On Saturday, a Festival Bowland event rambled over from Abbeystead to Tarnbrook to admire and account for the beautiful SSSI hay meadows there. On the way we met a man from Manchester who said that he just liked to escape from the city when the weather was fine and Bowland was a favourite destination.
The words of Ewan MacColl's Manchester Rambler (albeit written about Kinder Scout, Derbyshire) came to mind
So I'll walk where I will over mountain and hill And I'll lie where the bracken is deep I belong to the mountains, the clear running fountains Where the grey rocks lie ragged and steep I've seen the white hare in the gullys And the curlew fly high overhead And sooner than part from the mountains I think I would rather be dead.
Ch: I'm a rambler, I'm a rambler from Manchester way I get all me pleasure the hard moorland way I may be a wageslave on Monday But I am a free man on Sunday
Well, we got to talking and exchanging stories and he tagged along with the rest of us for the next 2 hours as Geoff Morries (local historian and ecologist) and Jon Hickling (ecologist working for Natural England) waxed lyrical about wildflowers and lamented the changes in farming and community that have turned Tarnbrook from a village of 20 families with a pub and a shop to a sparsely populated hamlet. We met a farmer who had lived there all his life, running newly sheared tups down the deserted, cobbled main street. We talked about the weather and prospects for haymaking as the sun burned down. Insects buzzed and clicked in the hay meadows and we arrived back at the magnificent Over Wyresdale parish hall woefully later than planned. I apologised at the outset of the walk for the absence of Julia Bradbury; explaining that we would have to make do with Jon and Geoff's 100 plus years of practical knowledge and experience of wildlife and ecology. In summary then, we got the first hand knowledge and experience but not the immaculate timekeeping and tight trousers. The feedback from the event will tell us whether this was an acceptable trade-off.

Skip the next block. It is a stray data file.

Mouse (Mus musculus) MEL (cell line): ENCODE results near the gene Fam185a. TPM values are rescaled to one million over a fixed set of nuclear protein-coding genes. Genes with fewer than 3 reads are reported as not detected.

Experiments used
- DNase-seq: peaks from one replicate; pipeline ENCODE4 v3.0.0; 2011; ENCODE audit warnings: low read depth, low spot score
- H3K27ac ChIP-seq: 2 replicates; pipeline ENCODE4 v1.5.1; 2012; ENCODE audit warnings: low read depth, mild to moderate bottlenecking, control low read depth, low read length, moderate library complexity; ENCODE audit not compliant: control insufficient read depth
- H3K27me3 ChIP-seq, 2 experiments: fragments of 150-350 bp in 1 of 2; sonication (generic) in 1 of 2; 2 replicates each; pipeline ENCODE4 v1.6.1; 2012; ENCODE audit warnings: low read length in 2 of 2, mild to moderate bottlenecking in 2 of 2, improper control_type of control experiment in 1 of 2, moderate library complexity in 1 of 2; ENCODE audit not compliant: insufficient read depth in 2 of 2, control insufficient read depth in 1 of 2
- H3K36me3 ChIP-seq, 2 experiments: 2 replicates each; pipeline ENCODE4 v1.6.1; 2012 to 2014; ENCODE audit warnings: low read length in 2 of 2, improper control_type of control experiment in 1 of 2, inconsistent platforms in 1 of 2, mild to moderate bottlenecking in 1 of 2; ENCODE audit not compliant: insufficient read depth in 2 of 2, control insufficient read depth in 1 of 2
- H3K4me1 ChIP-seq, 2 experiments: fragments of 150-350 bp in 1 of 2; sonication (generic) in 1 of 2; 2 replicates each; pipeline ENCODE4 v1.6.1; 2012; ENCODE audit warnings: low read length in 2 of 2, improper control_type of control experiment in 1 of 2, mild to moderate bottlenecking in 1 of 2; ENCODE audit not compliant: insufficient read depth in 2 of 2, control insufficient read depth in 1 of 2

At the end of the walk we ate curd tart, orange syrup cake and slices of macaroon cake - all thanks to the 37th edition of 'Home Recipes with Be-Ro Flour' washed down with Twining's tea. Opinions differed as to whether this was 'Yorkshire curd tart' of Betty's quality but it disappeared without a trace. Next Saturday there is the last 'wildflower walk' this year at St Jame's Stocks in Bowland. Will you join us for tea, cake and conversation with wildflower backdrop? Call 01200 448000